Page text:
For array values of less than 100, any event probability value over 50 indicates a greater than 50% likelihood that an event will be injected. In step 304, a user-selected seed is received into a pseudo-random number generator. In step 306, the pseudo-random number generator, utilizing the received seed, operates to populate the arrays created in step 300. In one embodiment, the user-selected seed may include the time or date on which the test was run, however, any suitable seed value may be used to generate the pseudo-random numbers. Further, by maintaining a log or other record of the pseudo-random number generator seeds, the developer can reproduce any event sequences generated as a result of the above-described invention. By receiving user information relating to event probabilities as well as pseudo-random number seeds, the present invention enables developers to more specifically tailor their analysis of specific events.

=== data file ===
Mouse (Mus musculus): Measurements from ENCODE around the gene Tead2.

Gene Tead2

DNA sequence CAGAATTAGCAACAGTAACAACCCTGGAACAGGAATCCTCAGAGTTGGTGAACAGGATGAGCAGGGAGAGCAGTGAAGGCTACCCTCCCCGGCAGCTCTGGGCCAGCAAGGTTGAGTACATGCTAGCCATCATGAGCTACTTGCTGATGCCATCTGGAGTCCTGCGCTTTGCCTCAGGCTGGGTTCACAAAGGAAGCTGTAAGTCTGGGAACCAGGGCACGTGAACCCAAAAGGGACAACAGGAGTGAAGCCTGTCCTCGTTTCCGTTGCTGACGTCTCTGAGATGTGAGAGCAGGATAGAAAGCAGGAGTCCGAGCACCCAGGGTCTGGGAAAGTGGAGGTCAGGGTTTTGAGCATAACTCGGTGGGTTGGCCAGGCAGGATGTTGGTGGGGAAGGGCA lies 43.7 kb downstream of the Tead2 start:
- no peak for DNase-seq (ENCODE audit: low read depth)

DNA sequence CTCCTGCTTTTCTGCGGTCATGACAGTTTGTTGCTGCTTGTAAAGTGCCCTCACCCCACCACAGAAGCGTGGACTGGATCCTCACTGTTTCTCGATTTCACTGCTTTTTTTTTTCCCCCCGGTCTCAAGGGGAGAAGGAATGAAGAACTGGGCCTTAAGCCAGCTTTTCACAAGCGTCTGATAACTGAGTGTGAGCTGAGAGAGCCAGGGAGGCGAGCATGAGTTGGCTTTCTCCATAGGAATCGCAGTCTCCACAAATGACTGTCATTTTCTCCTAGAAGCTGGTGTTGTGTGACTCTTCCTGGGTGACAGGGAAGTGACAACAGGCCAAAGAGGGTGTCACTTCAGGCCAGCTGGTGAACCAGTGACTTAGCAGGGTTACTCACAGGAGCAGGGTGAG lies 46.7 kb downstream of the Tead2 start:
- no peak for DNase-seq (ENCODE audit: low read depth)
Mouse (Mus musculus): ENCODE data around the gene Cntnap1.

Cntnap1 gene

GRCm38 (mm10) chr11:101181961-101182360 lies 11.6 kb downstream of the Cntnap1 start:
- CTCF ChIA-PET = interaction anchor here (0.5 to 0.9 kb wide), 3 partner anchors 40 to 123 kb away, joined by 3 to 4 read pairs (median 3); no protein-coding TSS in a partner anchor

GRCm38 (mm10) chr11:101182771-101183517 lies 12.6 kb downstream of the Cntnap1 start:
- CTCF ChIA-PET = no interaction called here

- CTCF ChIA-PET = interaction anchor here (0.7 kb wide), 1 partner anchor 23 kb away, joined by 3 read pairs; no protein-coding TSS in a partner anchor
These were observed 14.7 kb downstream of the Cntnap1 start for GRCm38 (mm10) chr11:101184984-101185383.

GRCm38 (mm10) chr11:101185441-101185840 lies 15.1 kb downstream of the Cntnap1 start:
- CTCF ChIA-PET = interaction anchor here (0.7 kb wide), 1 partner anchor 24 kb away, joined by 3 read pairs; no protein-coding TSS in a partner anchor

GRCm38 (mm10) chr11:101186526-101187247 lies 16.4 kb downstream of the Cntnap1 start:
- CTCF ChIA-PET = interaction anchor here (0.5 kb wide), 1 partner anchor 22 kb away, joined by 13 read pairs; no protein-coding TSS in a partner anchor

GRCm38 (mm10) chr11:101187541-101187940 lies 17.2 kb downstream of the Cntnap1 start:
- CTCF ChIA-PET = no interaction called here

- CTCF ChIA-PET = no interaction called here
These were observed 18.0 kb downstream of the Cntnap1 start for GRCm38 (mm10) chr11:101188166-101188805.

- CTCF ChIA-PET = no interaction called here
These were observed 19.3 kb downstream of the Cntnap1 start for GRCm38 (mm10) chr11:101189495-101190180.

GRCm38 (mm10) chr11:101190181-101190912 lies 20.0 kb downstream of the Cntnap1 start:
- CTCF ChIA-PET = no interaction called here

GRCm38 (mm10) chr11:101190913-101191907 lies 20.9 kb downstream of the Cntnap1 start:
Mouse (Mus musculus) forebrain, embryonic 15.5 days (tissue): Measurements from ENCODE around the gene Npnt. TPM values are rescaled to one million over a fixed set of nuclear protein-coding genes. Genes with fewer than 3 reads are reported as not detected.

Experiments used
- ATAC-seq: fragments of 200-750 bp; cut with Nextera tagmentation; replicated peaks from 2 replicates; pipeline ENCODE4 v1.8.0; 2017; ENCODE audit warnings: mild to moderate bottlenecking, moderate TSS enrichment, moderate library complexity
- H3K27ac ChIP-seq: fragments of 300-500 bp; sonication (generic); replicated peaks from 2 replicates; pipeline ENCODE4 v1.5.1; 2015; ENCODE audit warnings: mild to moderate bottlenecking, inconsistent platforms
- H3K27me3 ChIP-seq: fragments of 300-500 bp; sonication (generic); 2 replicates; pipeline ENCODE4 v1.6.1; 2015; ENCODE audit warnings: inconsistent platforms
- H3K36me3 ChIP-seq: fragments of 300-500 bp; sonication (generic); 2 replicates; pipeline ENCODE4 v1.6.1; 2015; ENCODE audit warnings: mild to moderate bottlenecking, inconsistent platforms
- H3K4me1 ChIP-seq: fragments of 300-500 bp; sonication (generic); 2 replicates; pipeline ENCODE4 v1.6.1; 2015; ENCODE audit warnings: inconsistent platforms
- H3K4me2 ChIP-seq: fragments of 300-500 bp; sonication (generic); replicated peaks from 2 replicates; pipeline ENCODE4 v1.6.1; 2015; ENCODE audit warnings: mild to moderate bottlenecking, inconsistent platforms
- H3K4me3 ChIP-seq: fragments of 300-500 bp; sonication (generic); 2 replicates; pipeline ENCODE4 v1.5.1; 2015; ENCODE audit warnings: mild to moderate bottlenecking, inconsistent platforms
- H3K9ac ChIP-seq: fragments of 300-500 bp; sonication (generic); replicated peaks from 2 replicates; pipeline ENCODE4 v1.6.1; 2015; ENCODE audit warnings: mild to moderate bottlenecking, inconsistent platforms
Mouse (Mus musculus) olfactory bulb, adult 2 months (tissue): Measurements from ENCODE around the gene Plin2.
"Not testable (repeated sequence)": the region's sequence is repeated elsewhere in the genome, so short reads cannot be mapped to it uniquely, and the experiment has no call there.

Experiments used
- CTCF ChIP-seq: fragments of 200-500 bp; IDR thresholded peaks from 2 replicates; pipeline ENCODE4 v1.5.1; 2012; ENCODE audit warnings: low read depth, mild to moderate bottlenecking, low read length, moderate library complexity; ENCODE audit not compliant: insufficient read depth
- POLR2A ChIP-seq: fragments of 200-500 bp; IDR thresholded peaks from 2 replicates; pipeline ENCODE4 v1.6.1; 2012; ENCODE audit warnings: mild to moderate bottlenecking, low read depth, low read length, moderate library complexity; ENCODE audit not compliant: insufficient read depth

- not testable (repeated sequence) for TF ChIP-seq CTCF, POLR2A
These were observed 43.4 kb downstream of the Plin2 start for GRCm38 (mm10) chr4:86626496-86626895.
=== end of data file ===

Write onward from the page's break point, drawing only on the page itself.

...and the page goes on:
While the foregoing description includes many details and specificities, it is to be understood that these have been included for purposes of explanation only, and are not to be interpreted as limitations of the present invention. Many modifications to the embodiments described above can be made without departing from the spirit and scope of the invention.

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Referenced by
Citing PatentFiling datePublication dateApplicantTitle
US7334222 *Sep 11, 2002Feb 19, 2008International Business Machines CorporationMethods and apparatus for dependency-based impact simulation and vulnerability analysis
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US8542451Mar 25, 2010Sep 24, 2013Magna Electronics Inc.Vehicular camera and lens assembly
Classifications
U.S. Classification714/38.1, 714/E11.212, 714/41, 717/135, 703/22
International ClassificationG06F11/26, G06F11/00, G06F11/36
Cooperative ClassificationG06F11/3672
European ClassificationG06F11/36T2